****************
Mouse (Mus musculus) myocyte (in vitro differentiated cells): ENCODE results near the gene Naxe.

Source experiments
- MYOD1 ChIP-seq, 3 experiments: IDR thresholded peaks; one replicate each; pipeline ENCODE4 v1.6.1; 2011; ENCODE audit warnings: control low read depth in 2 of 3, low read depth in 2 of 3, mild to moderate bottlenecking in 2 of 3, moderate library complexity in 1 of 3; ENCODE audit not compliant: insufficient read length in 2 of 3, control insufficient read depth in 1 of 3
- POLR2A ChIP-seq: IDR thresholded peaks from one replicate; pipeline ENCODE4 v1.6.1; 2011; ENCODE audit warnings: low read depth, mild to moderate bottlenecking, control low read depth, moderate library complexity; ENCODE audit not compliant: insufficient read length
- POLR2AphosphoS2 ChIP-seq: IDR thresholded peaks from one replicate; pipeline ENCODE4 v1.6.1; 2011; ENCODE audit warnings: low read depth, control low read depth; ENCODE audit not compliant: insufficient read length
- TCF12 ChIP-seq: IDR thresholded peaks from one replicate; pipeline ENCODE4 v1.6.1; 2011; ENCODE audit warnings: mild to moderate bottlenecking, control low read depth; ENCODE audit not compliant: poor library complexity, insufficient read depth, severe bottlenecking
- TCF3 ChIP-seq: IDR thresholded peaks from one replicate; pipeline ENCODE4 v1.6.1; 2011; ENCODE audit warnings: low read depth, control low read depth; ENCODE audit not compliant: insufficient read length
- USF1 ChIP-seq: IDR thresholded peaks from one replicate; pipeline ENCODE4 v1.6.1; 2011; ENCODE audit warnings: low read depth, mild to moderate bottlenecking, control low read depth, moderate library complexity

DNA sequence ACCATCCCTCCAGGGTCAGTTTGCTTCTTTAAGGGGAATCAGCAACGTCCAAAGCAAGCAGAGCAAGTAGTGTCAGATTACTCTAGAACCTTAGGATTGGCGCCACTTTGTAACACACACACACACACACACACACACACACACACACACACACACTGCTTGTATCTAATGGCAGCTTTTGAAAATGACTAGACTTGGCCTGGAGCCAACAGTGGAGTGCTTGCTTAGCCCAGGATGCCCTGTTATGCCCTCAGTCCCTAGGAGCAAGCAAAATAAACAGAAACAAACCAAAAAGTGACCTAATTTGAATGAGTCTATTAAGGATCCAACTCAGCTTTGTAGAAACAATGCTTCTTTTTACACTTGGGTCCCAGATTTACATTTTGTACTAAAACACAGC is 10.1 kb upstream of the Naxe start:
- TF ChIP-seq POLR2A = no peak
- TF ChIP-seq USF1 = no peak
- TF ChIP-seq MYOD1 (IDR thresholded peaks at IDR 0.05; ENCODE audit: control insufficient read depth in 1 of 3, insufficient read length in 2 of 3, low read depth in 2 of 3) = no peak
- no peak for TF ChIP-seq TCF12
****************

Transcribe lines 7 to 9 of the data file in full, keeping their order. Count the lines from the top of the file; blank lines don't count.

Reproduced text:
- TCF3 ChIP-seq: IDR thresholded peaks from one replicate; pipeline ENCODE4 v1.6.1; 2011; ENCODE audit warnings: low read depth, control low read depth; ENCODE audit not compliant: insufficient read length
- USF1 ChIP-seq: IDR thresholded peaks from one replicate; pipeline ENCODE4 v1.6.1; 2011; ENCODE audit warnings: low read depth, mild to moderate bottlenecking, control low read depth, moderate library complexity

DNA sequence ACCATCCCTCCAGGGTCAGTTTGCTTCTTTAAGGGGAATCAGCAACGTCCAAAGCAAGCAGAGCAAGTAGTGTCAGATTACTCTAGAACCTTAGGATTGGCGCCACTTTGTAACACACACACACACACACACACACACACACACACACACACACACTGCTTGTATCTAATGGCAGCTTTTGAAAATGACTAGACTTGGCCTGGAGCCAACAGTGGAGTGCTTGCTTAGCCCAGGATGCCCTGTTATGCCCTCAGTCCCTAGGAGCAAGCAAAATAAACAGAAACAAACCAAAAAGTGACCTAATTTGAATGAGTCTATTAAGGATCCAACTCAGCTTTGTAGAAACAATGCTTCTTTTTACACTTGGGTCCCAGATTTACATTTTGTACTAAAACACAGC is 10.1 kb upstream of the Naxe start: